Guglielmo Marconi: The "Wireless" Inventor
Guglielmo Giovanni Maria Marconi was born #OnThisDay April 25 in 1874 to his wealthy family in Bologna, Italy. He is known for being one of the forefathers of the radio and wireless telegraph. Since a young age, Marconi was interested in the sciences and admired the work of German physicist Heinrich Hertz who proved the existence of radio waves in the late 1880s. In 1895, he developed a wireless telegraph system, and the following year moved to England to propose his invention. According to a newspaper article published in the Brandon Daily Sun on January 18, 1902, radio telegraphy could only be transmitted for a distance of two miles (approximately 3.2 km) prior to 1896. The year 1897 was a huge turning point in his career. While living in England, Marconi was granted a patent for his invention in March and succeeded in getting financial support which allowed him to establish the “Wireless Telegraph and Signal Company” in July with his cousin Henry Jameson Davis. He would later rename the company to “The Marconi Wireless Telegraph Company” in 1900.
June 2, 1897: Marconi successfully patented his first device for wireless telegraphy
In less than five years, Marconi was able to increase his range to fourteen and a half miles (approximately 22.5 km) in 1896 to thirty-two miles (approximately 51. km) in 1897. This increase was significant as he was able to demonstrate and become the first to establish a radio telegraph link across the English Channel from South Foreland Lighthouse, England to Wimereux, France in 1899. That same year, he got on a ship and travelled across the Atlantic Ocean to the United States to demonstrate his invention to the United States Army and Navy, and coincidentally, to demonstrate its operation at the annual international yacht competition. On December 12, 1901, Guglielmo Marconi conducted his most well-known experiment, which is particularly well-known in Canada. On Signal Hill located in Newfoundland and Labrador, Marconi was the first to transmit communication over the Atlantic Ocean to Poldhu, England. It was said that the Morse code letter "s" was sent from a station in Cornwall, England, and it took 2175 miles (approximately 3500 km) for it to reach Signal Hill, where Marconi's apparatus was stationed. This work was published all over the world, but many were skeptical that it happened. This new technology also faced resistance especially from the Anglo-American Telegraph Company as it threatened its monopoly in Newfoundland. Though the Canadian government saw his potential and was quick to offer Marconi a suitable site for one of his wireless telegraphy stations at Glace Bay on Cape Breton Island.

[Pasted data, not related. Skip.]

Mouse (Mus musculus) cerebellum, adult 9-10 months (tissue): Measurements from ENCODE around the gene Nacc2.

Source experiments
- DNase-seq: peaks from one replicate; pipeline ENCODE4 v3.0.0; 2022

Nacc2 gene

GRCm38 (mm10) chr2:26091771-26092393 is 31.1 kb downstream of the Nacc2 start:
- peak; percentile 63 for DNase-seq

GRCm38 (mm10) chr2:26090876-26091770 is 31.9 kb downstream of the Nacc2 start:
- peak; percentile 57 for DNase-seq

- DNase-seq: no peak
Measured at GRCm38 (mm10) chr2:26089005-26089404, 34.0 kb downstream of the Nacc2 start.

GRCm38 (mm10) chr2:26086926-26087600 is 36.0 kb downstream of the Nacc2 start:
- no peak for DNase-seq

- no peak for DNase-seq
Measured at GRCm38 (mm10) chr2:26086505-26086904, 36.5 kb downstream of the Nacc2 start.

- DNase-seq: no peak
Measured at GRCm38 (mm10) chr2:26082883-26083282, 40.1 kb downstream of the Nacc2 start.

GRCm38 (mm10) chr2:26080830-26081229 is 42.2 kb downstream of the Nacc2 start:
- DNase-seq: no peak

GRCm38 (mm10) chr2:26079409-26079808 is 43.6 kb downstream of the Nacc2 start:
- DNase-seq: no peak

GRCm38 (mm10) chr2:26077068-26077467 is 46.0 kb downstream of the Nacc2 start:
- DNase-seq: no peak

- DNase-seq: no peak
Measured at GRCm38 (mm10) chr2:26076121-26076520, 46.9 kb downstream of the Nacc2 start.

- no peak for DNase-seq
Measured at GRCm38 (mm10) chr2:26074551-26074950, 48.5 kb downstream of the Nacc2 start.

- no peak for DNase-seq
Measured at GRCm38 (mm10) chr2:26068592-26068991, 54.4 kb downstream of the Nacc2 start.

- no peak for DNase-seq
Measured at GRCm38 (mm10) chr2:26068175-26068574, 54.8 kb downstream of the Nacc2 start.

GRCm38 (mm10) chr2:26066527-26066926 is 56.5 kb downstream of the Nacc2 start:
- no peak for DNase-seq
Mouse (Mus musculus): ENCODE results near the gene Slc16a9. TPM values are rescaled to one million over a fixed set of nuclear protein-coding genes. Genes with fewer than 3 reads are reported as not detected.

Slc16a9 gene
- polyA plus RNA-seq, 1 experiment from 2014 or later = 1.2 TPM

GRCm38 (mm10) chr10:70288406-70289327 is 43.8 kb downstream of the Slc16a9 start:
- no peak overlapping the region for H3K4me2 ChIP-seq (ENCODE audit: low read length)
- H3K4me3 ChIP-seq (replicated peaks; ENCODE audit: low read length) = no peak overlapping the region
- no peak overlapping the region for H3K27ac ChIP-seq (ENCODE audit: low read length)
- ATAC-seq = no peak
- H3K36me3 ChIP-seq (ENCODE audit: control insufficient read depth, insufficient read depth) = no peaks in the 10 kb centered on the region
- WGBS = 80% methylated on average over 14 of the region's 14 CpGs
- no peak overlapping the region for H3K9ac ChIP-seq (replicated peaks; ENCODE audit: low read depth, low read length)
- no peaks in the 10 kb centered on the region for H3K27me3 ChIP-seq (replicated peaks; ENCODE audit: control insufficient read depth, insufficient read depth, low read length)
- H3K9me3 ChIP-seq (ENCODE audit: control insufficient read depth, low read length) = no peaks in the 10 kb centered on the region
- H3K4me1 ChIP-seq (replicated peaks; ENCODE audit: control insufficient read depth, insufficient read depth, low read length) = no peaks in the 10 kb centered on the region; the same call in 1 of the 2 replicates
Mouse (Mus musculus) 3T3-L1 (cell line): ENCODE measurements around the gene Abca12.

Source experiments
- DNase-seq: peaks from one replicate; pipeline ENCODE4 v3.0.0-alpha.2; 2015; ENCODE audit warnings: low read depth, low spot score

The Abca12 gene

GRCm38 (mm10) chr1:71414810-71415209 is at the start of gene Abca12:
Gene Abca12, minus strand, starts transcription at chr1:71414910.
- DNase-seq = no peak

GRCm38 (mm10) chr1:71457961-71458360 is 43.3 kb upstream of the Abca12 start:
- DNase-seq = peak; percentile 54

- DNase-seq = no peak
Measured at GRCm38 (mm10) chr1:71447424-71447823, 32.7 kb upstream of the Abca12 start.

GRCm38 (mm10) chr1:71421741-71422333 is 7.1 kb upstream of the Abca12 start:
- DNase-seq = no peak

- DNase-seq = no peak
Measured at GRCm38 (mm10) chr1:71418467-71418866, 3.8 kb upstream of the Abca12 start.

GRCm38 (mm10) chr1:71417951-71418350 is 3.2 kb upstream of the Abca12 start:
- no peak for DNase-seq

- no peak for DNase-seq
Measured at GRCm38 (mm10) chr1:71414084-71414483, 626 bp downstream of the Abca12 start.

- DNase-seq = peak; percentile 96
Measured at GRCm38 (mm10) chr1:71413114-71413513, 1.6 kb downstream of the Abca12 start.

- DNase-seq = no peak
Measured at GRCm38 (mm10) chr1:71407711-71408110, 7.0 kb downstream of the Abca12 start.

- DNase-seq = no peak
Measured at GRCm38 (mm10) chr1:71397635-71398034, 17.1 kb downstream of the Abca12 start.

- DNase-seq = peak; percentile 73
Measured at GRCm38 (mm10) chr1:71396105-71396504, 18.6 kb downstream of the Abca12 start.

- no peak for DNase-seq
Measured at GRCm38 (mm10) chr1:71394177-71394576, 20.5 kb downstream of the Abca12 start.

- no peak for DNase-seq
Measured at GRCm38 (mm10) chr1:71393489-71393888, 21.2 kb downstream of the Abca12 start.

It wasn’t just the Canadian government that saw potential in his invention. During the years Marconi was increasing the potential of wireless telegraphy in 1899 to 1902, the South African War (also known as the Boer War), erupted between Great Britain and the Boers in South Africa. As the British War Office saw Marconi’s wireless equipment in action just months prior, they ordered and deployed Marconi’s invention to South Africa for the Boer War. According to The Weekly Examiner dated July 20, 1901, over 35 British ships installed Marconi’s invention.
“Many lives and much property have been saved with its assistance.” (pg. 1)
This invention also saved the lives of 700 people during the Titanic disaster in April 1912.
Eventually, in 1907, Marconi finally launches the first regular public radiotelegraph service between Europe and America. His accomplishments were recognized in 1909 when he received a Nobel Price Award in Physics along with Karl Ferdinand Braun “in recognition of their contributions to the development of wireless telegraphy”.
http://hdl.handle.net/10719/2892220 (Brandon Daily Sun, 1902-01-18 (Page 3) Metadata)